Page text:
Sport Chek goes big on social for Sochi with #whatittakes

With the Sochi Olympics just two weeks away, Canadian sporting goods retailer Sport Chek is launching its largest and most integrated marketing campaign ever. Developed by agency of record Sid Lee Toronto, the #whatittakes campaign will shine the spotlight on 10 sponsored athletes and their strenuous training in preparation for the Games: hockey stars Sidney […]

With the Sochi Olympics just two weeks away, Canadian sporting goods retailer Sport Chek is launching its largest and most integrated marketing campaign ever.

Developed by agency of record Sid Lee Toronto, the #whatittakes campaign will shine the spotlight on 10 sponsored athletes and their strenuous training in preparation for the Games: hockey stars Sidney Crosby, Steven Stamkos and Meaghan Mikkelson; snowboarders Mark McMorris and Maëlle Ricker; ski cross champ Chris Del Bosco; alpine ski racer Erik Guay; short-track speed skater Charles Hamelin; bobsledder Kaillie Humphries; and skeleton racer Jon Montgomery. For Sochi, Sport Chek is a premier national partner of the Canadian Olympic Team.

Telling the stories behind Olympic athletes is a familiar approach, one being taken by the Canadian Olympic Committee, which recently announced its “largest brand undertaking in its history,” focusing on emotional videos celebrating the determination of Canada’s medal hopefuls.

But unlike the COC, Sport Chek’s strategy is to position sport as a journey that starts long before the games and continues after – not as a special event that happens once every few years. “Sport Chek wants to show that sport is ongoing, it’s a lifestyle, it’s an attitude,” said Vito Piazza, president and founding partner at Sid Lee Toronto. “Sport Chek wants to use the athletes’ journey to inspire Canadians throughout the year, even when the Olympics are not the hottest topic.”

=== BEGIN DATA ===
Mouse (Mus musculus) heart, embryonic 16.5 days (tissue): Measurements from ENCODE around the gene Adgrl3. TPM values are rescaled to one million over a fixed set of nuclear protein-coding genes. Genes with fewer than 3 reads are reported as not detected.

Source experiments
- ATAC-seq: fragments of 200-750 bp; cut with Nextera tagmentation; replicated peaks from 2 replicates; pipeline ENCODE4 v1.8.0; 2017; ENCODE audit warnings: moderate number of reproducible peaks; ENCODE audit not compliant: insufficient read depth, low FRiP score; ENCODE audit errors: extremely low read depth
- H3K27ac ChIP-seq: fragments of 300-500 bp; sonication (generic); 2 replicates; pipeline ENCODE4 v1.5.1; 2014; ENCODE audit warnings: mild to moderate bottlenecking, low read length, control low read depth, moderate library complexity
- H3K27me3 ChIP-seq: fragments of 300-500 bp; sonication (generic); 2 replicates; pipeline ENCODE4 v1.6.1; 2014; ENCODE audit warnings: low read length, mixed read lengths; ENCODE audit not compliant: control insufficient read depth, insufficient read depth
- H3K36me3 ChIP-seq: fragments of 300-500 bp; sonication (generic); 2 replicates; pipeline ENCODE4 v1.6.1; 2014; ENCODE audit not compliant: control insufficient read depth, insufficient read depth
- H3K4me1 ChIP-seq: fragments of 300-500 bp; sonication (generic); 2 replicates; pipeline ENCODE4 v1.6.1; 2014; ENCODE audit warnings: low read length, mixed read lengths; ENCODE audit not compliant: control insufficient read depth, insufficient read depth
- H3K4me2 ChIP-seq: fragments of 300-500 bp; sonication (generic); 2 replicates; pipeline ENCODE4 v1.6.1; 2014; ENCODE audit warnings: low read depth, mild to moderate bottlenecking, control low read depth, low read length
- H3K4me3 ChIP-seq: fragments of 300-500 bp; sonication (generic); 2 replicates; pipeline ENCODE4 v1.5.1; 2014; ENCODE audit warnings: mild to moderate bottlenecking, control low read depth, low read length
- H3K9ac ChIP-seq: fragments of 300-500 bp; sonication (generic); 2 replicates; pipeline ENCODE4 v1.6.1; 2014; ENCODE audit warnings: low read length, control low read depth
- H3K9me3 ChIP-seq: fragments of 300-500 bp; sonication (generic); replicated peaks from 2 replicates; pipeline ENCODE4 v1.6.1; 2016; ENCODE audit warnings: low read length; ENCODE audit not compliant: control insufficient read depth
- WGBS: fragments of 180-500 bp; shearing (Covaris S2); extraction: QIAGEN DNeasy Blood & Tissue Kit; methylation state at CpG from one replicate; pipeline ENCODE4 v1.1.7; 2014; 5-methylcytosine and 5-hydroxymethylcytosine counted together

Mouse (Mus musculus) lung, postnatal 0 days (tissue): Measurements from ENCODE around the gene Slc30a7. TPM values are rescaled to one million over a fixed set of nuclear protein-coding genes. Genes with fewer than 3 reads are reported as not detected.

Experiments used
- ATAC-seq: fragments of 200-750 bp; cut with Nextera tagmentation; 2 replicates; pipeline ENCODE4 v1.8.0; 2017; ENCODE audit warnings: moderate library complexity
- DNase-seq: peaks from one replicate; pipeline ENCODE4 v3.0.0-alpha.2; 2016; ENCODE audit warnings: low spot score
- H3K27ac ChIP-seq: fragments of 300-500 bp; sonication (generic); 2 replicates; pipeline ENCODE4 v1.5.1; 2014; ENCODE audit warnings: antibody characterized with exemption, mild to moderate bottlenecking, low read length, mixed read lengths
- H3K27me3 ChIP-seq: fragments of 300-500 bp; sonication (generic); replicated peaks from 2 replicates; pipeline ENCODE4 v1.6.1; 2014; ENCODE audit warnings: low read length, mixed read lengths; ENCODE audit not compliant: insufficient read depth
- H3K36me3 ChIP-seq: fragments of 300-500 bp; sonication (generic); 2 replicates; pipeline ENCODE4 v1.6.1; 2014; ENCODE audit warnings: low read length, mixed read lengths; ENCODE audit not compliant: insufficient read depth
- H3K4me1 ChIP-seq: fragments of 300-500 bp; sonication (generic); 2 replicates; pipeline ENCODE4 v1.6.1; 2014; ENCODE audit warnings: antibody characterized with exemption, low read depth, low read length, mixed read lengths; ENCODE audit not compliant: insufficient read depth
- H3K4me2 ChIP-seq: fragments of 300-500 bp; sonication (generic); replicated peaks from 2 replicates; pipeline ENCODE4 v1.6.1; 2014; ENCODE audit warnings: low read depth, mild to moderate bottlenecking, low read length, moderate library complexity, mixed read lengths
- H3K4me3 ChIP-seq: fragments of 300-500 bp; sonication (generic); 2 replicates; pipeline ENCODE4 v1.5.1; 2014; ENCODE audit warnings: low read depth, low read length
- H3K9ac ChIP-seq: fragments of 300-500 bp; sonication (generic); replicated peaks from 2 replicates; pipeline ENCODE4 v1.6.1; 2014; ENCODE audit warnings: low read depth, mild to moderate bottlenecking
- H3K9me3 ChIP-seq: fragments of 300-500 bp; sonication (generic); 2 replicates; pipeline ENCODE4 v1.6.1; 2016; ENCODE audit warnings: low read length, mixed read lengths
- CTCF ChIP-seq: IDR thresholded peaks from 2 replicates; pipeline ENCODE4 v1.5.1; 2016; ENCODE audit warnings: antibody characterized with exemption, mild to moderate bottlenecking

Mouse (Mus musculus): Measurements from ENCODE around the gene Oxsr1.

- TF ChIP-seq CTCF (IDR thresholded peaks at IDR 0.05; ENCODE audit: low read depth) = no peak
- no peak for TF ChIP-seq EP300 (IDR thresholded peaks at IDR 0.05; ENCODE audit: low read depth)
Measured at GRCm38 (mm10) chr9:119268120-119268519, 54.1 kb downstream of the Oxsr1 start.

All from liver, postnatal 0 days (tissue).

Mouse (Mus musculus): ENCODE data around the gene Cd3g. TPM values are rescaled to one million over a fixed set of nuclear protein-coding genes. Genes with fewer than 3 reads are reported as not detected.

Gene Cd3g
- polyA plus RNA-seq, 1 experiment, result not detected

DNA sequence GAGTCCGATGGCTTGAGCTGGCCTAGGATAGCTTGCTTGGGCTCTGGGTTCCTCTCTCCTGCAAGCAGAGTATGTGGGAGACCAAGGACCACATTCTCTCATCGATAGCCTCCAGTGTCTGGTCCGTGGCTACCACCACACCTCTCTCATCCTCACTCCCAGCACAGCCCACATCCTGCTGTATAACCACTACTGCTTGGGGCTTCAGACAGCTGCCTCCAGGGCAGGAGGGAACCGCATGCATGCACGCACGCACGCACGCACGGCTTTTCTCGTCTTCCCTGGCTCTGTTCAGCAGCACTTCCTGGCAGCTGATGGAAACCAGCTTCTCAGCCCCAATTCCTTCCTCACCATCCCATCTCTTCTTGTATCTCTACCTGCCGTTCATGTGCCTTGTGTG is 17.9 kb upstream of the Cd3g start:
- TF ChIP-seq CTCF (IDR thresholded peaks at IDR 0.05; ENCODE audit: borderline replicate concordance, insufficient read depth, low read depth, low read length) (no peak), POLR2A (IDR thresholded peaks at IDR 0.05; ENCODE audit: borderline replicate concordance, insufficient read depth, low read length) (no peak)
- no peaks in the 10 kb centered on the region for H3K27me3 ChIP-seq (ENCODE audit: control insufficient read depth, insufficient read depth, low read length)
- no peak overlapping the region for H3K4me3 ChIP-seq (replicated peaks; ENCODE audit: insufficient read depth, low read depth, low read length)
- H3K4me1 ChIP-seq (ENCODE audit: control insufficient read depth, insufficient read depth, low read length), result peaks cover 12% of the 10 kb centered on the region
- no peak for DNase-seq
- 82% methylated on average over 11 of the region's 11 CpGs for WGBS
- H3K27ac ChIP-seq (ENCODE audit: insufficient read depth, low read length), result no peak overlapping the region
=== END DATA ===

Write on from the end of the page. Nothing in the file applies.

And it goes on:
Eight months in the making, the #whatittakes campaign debuted with a 60-second TV ad (aired during the recent IIHF World Junior Hockey Championship), and will continue to unroll with broadcast, print, digital and out-of-home spots, and an in-store experience. Touche! is handling media buying, and North Strategic is doing PR.

The #whatittakes campaign will also embrace social media, “a major component from a media consumption perspective because of the [Sochi] time difference,” said Piazza. So the strategy will play up the additional, behind-the-scenes content on platforms like Facebook, Instagram and Twitter. And on YouTube, which Piazza calls a big driver, viewers can watch mini athlete profiles or special moments – such as snowboarder Mark McMorris deconstructing his Triple Cork 1440 second by second. The YouTube videos will also include “shoppable” links to drive Sport Chek sales.

More content will be produced and delivered during the Olympics, and the sponsored athletes will be encouraged to engage on their own social media channels – but to maintain authenticity, they won’t be given a script. “Their stories are an integral part of our campaign,” said Piazza. Once the athletes understood the essence of what Sport Chek wanted to achieve, “we just leave it to them to contribute. I don’t think you want force messaging.”

Brands Articles

Blacks takes its new look on road and to the airport

Blacks supports its new store concept and website with creative from Taxi

MasterCard sponsors Stand Up To Cancer Canada

PR event asked Torontonians to publicly stand up for loved ones

Mercedes-Benz tells a great story with a car canvas

Automaker commissions Nova Scotia artist to paint vintage Mercedes

Time for marketers to abandon the safety of the high ground (Book excerpt)

Engagement in the age of tribes means engaging face to face – and pissing the right people off on purpose

Subway Canada gets crafty with new ad campaign

The quick service restaurant touts the art of crafting the perfect sandwich

Crafting small market identity with big market marketing

Shock Top captures a little craft beer identity in a bottle

How to break blind brand loyalty

A new study unveils how brands can disrupt tech habits and win new consumers